Snow driving is one of the hallmarks of residing in Massachusetts. For some, driving in the snow is the next great adventure, for others, it’s a terrifying experience. Wherever you fall on the spectrum, there’s no denying that snow plows are a lifesaver during a storm. Helping remove snow and ensure safety, snow plows make it possible to get around during the winter months.
Plowing is done according to a hierarchy of importance – small public alleys, side streets and dead ends are the last to be plowed, so be sure to watch out if you live on any of these routes and plan accordingly during storms!
Winter Safety Driving Tips: Driving With Plows
Snow plows can be quite dangerous if you’re unsure how to drive with them. Follow these recommendations for driving with snow plows from the Massachusetts Department of Transportation for safe winter driving:
- Keep your distance, don’t assume plow drivers can see you. Their field of vision is limited – in addition to the blind spots of a traditional car, the snow that a snow plow stirs up may also limit the driver’s visibility. To be safe, stay 70 feet (4 car lengths) from the plow truck so the driver can see you.
- Use extreme caution when passing a plow. There are no laws prohibiting drivers from passing a snow plow on the road, but it is extremely dangerous to do so. The wing plow blades of any given truck can extend 2 to 10 feet beyond the width of the truck, and are often hard to see because of the snow they push to the sides while plowing. Sometimes weighing as much as a compact car, you don’t want to hit one of these guys. If you must, snow plows push snow to the right, so avoid passing them on this side.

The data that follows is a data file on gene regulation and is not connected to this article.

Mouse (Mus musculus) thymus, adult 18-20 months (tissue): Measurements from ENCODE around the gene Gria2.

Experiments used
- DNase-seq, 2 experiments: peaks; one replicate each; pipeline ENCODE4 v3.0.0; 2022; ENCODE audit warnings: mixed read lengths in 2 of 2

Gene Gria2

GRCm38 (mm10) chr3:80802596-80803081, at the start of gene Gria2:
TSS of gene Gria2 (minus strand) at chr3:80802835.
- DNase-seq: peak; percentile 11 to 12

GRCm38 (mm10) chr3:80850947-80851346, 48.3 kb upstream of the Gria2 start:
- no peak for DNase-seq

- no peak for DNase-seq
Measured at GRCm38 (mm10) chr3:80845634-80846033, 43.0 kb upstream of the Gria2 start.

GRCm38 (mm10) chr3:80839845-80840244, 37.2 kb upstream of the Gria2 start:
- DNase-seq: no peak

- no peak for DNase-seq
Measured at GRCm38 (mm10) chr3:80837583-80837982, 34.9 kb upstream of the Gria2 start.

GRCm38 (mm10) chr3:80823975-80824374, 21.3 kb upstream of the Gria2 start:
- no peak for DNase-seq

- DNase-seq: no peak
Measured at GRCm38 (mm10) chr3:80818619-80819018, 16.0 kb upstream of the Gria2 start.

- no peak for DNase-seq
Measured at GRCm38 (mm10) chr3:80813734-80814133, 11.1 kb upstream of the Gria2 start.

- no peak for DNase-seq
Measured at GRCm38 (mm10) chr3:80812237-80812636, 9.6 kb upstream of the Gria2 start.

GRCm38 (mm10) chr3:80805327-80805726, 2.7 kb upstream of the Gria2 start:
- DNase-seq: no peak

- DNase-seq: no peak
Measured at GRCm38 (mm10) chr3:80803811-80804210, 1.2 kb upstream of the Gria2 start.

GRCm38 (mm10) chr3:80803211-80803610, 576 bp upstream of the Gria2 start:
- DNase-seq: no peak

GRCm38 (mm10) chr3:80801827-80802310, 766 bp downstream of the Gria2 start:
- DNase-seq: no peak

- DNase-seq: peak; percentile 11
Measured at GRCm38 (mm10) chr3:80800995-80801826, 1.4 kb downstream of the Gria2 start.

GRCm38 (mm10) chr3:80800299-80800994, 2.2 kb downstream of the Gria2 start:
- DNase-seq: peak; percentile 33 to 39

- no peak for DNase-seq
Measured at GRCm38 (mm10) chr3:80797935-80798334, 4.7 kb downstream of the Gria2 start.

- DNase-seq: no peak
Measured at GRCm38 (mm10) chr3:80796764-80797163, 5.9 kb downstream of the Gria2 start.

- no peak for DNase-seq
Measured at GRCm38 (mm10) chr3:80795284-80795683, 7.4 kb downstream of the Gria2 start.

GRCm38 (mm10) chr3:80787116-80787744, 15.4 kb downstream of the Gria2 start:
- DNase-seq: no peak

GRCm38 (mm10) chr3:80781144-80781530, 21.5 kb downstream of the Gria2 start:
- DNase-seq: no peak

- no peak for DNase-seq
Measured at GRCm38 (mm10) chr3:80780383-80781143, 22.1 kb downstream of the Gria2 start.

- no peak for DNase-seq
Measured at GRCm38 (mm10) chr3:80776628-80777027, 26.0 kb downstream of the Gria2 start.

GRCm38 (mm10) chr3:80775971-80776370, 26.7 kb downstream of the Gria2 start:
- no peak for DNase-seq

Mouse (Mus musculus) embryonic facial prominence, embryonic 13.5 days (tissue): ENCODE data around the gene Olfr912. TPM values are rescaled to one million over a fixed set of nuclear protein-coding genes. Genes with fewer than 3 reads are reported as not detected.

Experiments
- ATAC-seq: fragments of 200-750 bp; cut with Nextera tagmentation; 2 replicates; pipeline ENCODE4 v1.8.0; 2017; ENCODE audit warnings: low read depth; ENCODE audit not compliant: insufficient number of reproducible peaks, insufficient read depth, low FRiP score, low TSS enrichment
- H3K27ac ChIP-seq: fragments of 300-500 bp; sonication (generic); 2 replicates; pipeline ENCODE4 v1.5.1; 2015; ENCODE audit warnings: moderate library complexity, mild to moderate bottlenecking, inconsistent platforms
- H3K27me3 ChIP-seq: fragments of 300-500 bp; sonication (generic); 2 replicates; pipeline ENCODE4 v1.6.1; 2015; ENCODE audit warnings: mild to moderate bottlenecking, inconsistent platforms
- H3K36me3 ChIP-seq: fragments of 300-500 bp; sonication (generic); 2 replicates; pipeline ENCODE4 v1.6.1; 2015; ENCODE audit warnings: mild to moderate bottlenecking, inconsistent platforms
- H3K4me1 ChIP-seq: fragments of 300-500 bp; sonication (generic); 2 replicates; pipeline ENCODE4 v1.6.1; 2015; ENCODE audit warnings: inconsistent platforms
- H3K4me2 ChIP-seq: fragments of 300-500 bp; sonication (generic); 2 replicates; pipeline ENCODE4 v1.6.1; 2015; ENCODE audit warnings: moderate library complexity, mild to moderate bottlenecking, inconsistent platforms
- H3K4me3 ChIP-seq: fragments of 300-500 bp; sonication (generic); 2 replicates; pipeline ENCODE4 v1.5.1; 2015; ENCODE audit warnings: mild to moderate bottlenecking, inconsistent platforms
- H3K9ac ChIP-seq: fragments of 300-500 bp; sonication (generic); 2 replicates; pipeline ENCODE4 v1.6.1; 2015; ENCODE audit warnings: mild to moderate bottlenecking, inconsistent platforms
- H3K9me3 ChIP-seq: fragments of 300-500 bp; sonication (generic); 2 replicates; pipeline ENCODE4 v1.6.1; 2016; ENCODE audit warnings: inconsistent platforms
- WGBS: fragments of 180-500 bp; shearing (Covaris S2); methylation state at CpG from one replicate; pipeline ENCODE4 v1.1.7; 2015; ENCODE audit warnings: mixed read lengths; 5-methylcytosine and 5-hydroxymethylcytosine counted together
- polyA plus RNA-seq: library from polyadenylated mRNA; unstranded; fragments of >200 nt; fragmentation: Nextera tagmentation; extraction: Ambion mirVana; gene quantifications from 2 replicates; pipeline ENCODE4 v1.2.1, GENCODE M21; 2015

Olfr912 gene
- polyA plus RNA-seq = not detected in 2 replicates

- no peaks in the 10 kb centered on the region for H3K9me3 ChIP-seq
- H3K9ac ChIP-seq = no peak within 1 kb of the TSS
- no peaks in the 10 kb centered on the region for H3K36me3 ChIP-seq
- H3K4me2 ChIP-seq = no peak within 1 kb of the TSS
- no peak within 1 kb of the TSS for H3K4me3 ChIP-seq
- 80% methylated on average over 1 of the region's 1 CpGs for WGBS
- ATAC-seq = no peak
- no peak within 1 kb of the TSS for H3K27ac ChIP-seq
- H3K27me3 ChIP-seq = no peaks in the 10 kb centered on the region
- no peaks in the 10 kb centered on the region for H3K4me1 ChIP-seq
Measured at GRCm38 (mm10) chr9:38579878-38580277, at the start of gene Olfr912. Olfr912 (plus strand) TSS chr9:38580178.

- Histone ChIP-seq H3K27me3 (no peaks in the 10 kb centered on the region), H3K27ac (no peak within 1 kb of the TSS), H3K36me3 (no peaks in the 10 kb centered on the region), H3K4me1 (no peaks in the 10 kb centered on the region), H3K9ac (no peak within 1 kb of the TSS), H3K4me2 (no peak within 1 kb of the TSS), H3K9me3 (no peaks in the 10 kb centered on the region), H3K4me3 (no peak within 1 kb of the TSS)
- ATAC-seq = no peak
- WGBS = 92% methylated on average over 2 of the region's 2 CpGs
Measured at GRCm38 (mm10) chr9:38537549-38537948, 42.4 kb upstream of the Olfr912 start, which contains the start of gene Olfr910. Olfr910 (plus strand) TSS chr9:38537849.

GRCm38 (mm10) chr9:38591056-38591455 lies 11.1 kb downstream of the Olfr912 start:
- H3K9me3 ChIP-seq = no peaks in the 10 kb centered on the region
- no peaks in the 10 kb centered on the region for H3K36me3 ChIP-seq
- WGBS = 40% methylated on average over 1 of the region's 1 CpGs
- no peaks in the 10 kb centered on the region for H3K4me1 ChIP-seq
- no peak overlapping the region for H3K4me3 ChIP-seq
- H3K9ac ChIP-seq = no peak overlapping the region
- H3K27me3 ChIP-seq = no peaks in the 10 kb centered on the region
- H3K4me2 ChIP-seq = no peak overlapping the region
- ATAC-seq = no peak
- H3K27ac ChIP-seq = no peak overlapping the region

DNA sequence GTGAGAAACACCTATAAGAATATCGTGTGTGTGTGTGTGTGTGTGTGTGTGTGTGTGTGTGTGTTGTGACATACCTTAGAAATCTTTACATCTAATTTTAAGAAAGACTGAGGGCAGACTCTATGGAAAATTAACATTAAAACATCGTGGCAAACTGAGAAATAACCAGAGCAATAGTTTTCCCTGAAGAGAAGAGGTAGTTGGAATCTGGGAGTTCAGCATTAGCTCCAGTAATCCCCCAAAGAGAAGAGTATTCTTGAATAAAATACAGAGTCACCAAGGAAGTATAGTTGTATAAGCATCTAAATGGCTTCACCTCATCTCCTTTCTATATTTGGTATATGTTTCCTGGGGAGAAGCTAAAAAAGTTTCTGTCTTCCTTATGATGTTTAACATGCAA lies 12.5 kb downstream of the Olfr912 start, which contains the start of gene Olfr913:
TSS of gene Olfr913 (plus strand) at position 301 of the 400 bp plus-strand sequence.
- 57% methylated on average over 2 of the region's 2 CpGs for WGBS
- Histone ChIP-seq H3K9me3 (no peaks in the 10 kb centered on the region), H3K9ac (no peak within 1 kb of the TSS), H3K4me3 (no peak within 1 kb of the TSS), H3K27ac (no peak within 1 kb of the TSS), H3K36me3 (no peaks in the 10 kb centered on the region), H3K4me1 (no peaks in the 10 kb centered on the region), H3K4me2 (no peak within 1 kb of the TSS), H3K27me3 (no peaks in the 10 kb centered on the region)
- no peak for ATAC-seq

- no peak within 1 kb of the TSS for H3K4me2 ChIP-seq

- Turn on your lights. See and be seen by keeping your headlights on while driving in the snow.
Following these tips will help you drive safely and soundly around plows this winter, however, accidents do happen especially in winter conditions. If you do get in an accident, the Massachusetts Department of Transportation recommends that you assess the scene – is anyone hurt? Are you stranded? If so, or if if you feel you need to, call 911. If possible, move your vehicle off the road to clear the way for other drivers, and stay in your vehicle – it is safer than being outside during a storm. If it is dark, make sure to keep your light on with the engine running, but make sure to crack a window to keep fresh air circulating through your car – you never know if your exhaust pipe is blocked. If it’s light out, turn off your engine. Keep your circulation moving while you’re in the car by moving around and huddling for warmth, and if need be – make your car visible to rescuers. If you get in accident with another vehicle, make sure to exchange information, including your auto insurance information to settle any damage claims.
Driving in the snow can be dangerous, but sometimes it is necessary. When driving in a storm with plows, keep these tips in mind. Stay safe this winter!
Photo by bbearnes